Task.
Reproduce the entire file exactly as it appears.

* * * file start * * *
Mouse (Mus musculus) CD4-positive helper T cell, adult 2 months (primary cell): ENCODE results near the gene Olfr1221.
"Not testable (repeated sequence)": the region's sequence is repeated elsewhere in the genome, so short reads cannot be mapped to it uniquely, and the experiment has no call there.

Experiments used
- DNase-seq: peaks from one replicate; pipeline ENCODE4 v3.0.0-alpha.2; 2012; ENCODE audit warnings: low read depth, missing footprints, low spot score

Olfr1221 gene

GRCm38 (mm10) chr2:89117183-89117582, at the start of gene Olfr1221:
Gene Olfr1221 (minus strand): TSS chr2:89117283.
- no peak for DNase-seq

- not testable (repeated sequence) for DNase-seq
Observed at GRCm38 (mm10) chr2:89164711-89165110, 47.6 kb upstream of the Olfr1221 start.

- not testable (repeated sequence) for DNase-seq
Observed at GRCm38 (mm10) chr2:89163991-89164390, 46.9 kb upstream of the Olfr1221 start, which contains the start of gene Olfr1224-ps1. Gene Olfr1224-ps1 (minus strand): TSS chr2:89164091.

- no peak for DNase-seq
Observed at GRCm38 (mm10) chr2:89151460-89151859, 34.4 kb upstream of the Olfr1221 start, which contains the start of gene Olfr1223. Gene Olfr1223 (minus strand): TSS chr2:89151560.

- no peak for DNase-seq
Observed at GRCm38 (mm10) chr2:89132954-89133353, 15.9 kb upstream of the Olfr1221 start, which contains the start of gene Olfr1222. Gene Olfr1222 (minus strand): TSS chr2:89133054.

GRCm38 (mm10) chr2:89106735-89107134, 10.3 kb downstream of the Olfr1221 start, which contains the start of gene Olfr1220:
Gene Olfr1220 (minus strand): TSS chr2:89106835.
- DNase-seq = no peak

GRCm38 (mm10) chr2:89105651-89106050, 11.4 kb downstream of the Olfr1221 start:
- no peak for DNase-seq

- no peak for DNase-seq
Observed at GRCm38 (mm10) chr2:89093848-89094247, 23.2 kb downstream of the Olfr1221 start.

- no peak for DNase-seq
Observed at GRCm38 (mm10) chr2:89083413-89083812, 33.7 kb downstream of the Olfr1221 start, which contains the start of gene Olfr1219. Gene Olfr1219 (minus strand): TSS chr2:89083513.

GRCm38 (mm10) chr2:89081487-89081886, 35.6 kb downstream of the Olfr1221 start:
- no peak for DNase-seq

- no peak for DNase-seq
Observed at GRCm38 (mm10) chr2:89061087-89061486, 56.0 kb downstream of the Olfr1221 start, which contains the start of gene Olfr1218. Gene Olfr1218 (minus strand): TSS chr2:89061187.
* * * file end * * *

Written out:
Mouse (Mus musculus) CD4-positive helper T cell, adult 2 months (primary cell): ENCODE results near the gene Olfr1221.
"Not testable (repeated sequence)": the region's sequence is repeated elsewhere in the genome, so short reads cannot be mapped to it uniquely, and the experiment has no call there.

Experiments used
- DNase-seq: peaks from one replicate; pipeline ENCODE4 v3.0.0-alpha.2; 2012; ENCODE audit warnings: low read depth, missing footprints, low spot score

Olfr1221 gene

GRCm38 (mm10) chr2:89117183-89117582, at the start of gene Olfr1221:
Gene Olfr1221 (minus strand): TSS chr2:89117283.
- no peak for DNase-seq

- not testable (repeated sequence) for DNase-seq
Observed at GRCm38 (mm10) chr2:89164711-89165110, 47.6 kb upstream of the Olfr1221 start.

- not testable (repeated sequence) for DNase-seq
Observed at GRCm38 (mm10) chr2:89163991-89164390, 46.9 kb upstream of the Olfr1221 start, which contains the start of gene Olfr1224-ps1. Gene Olfr1224-ps1 (minus strand): TSS chr2:89164091.

- no peak for DNase-seq
Observed at GRCm38 (mm10) chr2:89151460-89151859, 34.4 kb upstream of the Olfr1221 start, which contains the start of gene Olfr1223. Gene Olfr1223 (minus strand): TSS chr2:89151560.

- no peak for DNase-seq
Observed at GRCm38 (mm10) chr2:89132954-89133353, 15.9 kb upstream of the Olfr1221 start, which contains the start of gene Olfr1222. Gene Olfr1222 (minus strand): TSS chr2:89133054.

GRCm38 (mm10) chr2:89106735-89107134, 10.3 kb downstream of the Olfr1221 start, which contains the start of gene Olfr1220:
Gene Olfr1220 (minus strand): TSS chr2:89106835.
- DNase-seq = no peak

GRCm38 (mm10) chr2:89105651-89106050, 11.4 kb downstream of the Olfr1221 start:
- no peak for DNase-seq

- no peak for DNase-seq
Observed at GRCm38 (mm10) chr2:89093848-89094247, 23.2 kb downstream of the Olfr1221 start.

- no peak for DNase-seq
Observed at GRCm38 (mm10) chr2:89083413-89083812, 33.7 kb downstream of the Olfr1221 start, which contains the start of gene Olfr1219. Gene Olfr1219 (minus strand): TSS chr2:89083513.

GRCm38 (mm10) chr2:89081487-89081886, 35.6 kb downstream of the Olfr1221 start:
- no peak for DNase-seq

- no peak for DNase-seq
Observed at GRCm38 (mm10) chr2:89061087-89061486, 56.0 kb downstream of the Olfr1221 start, which contains the start of gene Olfr1218. Gene Olfr1218 (minus strand): TSS chr2:89061187.